The red circle above indicate the time we discuss in this section
The above timeline shows two red circles. In political history, the Sengoku period (戦国時代) is a part of the Muromachi (室町) period, which is the second circle. However, in the sword history, we separate the Muromachi period and the Sengoku period (Warring States period), which is shown on the first circle. In sword history, we divide the time this way because, in those two periods, the sword style changed, and the environment of sword making also changed.
After the Onin-no-Ran (応仁の乱) had started (discussed in 20|Muromachi Period History (室町時代歴史) ), the beautiful capital city, Kyoto (京都 ) was in a devastating condition. The Shogun’s (将軍) power reached only to the very limited small area. The rest of the country was divided into 30 or so small independent states. The heads of those independent states were called Shugo Daimyo (守護大名). They were initially government officials who had been appointed and sent there by the central government. Also, powerful local Samurais often became the head of those states. They fought against each other to take over the other’s land. During the Sengoku period, vassals would kill his master and stole his domain, or farmers would revolt against their lords. A state like this is called “Gekoku-jo (lower class Samurai overthrow the superior).”
This is the time of the Warring States called the Sengoku period. The head of a state was called Sengoku Daimyo (戦国大名: war-lord). The Sengoku period lasts about 100 years. Little by little, powerful states defeated less powerful ones after long hard battles and gained more territory. Thirty or so small countries became 20, then ten and so on. Eventually, a few dominant Sengoku Daimyo (war-lord) were left. Each Daimyo of those states tried to fight his way up to Kyoto and be the country’s top. The first one who almost succeeded was Oda Nobunaga (織田信長). However, he was killed by his vassal, Akechi Mitsuhide (明智光秀), but shortly after, Akechi was killed by his colleague, Toyotomi Hideyoshi (豊臣秀吉)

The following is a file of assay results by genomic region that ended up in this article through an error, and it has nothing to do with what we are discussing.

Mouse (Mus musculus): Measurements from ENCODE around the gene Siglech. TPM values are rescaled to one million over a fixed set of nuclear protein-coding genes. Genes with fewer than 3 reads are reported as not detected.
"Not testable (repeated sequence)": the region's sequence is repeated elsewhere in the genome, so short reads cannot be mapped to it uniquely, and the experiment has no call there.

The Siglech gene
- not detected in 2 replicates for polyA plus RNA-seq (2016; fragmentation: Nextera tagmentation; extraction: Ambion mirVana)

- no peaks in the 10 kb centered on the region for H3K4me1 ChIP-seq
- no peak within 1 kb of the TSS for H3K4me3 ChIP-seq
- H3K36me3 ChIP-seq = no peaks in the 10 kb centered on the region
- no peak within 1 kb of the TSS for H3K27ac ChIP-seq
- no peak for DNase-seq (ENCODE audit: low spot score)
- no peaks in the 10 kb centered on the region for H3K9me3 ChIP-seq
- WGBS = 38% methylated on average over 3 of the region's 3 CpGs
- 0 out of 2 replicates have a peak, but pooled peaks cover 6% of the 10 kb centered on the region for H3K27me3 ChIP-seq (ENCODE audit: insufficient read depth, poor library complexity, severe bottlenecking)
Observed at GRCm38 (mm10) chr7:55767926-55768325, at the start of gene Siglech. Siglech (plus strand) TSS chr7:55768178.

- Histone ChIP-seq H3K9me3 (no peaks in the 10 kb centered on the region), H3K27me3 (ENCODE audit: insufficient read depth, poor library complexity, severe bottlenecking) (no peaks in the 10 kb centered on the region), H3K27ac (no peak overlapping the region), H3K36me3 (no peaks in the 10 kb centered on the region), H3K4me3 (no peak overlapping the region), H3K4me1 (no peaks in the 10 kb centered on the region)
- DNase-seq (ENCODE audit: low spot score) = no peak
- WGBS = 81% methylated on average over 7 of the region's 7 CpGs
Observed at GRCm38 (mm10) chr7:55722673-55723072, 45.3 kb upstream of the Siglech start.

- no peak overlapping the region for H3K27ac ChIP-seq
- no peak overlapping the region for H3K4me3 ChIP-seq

After Toyotomi Hideyoshi defeated Akechi Mitsuhide and his troop and a few more significant war-lords, he almost completed uniting Japan. Yet, Hideyoshi had one more rival to deal with to complete his job. That was Tokugawa Iyeyasu (徳川家康). Now, Toyotomi Hideyoshi and Tokugawa Ieyasu were the last contenders for the top position. Both knew that their opponents were smart and able. Any wrong move on either part would be a fatal mistake. So, they decided to keep an amicable co-existing relationship on the surface for a while. Though Toyotomi Hideyoshi tried to make Tokugawa Ieyasu his vassal, Tokugawa Ieyasu somehow maneuvered to avoid that. In the mind of Tokugawa Iyeyasu, since he was younger than Toyotomi Hideyoshi, he knew that he could just wait until Hideyoshi‘s natural death. And that happened eventually.
After Hideyoshi’s death, Tokugawa Ieyasu fought Hideyoshi’s vassals and won at the Battle of Sekigahara (関ヶ原の戦い) in 1600. Then, in 1615, at the battle of the Osaka Natsu-no-Jin (Osaka Summer Campaign: 大阪夏の陣), Tokugawa won against Hideyoshi’s son, Hideyori’s army. After this, the Toyotomi clan ceased to exist entirely, then the Edo (江戸) period started. The period is called the Edo period because Tokugawa Ieyasu lived in Edo, current Tokyo (東京).
*The Sengoku period is often depicted in TV dramas and movies. People who lived through the Sengoku period had a tough time, but it was the most exciting time for TV shows and movies. The life of Oda Nobunaga, Toyotomi Hideyoshi and, Tokugawa Ieyasu is the most favorite story in Japan. Especially the story of Toyotomi Hideyoshi is one of the most popular ones. His background was a poor farmer, but he eventually became the top ruler of Japan. That is one fascinating success story.
Portrait of Toyotomi Hideyoshi (豊臣秀吉) by Kano Mitsunobu, owned by Kodai-Ji Temple From Wikimedia Commons, the free media repositon.